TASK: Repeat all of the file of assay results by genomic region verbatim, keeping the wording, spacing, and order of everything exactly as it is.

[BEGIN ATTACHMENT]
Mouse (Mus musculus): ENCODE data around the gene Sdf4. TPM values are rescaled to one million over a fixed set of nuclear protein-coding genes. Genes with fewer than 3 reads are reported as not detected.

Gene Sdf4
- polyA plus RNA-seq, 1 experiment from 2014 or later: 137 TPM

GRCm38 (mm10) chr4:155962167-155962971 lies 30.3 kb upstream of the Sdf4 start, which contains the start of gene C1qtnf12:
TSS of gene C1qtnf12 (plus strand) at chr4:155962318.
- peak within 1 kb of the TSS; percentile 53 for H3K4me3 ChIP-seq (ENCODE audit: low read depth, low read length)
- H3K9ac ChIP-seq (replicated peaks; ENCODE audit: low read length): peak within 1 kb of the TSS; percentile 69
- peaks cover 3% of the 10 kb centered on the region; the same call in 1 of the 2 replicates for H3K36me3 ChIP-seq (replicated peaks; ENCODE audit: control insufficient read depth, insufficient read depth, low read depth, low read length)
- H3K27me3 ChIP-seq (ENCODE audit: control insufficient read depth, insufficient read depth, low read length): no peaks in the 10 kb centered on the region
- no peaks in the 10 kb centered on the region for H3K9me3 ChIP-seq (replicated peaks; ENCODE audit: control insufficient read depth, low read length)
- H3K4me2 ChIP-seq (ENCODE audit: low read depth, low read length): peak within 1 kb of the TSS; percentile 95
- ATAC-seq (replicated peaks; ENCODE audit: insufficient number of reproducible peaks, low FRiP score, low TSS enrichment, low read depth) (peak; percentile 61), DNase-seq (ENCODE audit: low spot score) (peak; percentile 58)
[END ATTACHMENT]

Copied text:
Mouse (Mus musculus): ENCODE data around the gene Sdf4. TPM values are rescaled to one million over a fixed set of nuclear protein-coding genes. Genes with fewer than 3 reads are reported as not detected.

Gene Sdf4
- polyA plus RNA-seq, 1 experiment from 2014 or later: 137 TPM

GRCm38 (mm10) chr4:155962167-155962971 lies 30.3 kb upstream of the Sdf4 start, which contains the start of gene C1qtnf12:
TSS of gene C1qtnf12 (plus strand) at chr4:155962318.
- peak within 1 kb of the TSS; percentile 53 for H3K4me3 ChIP-seq (ENCODE audit: low read depth, low read length)
- H3K9ac ChIP-seq (replicated peaks; ENCODE audit: low read length): peak within 1 kb of the TSS; percentile 69
- peaks cover 3% of the 10 kb centered on the region; the same call in 1 of the 2 replicates for H3K36me3 ChIP-seq (replicated peaks; ENCODE audit: control insufficient read depth, insufficient read depth, low read depth, low read length)
- H3K27me3 ChIP-seq (ENCODE audit: control insufficient read depth, insufficient read depth, low read length): no peaks in the 10 kb centered on the region
- no peaks in the 10 kb centered on the region for H3K9me3 ChIP-seq (replicated peaks; ENCODE audit: control insufficient read depth, low read length)
- H3K4me2 ChIP-seq (ENCODE audit: low read depth, low read length): peak within 1 kb of the TSS; percentile 95
- ATAC-seq (replicated peaks; ENCODE audit: insufficient number of reproducible peaks, low FRiP score, low TSS enrichment, low read depth) (peak; percentile 61), DNase-seq (ENCODE audit: low spot score) (peak; percentile 58)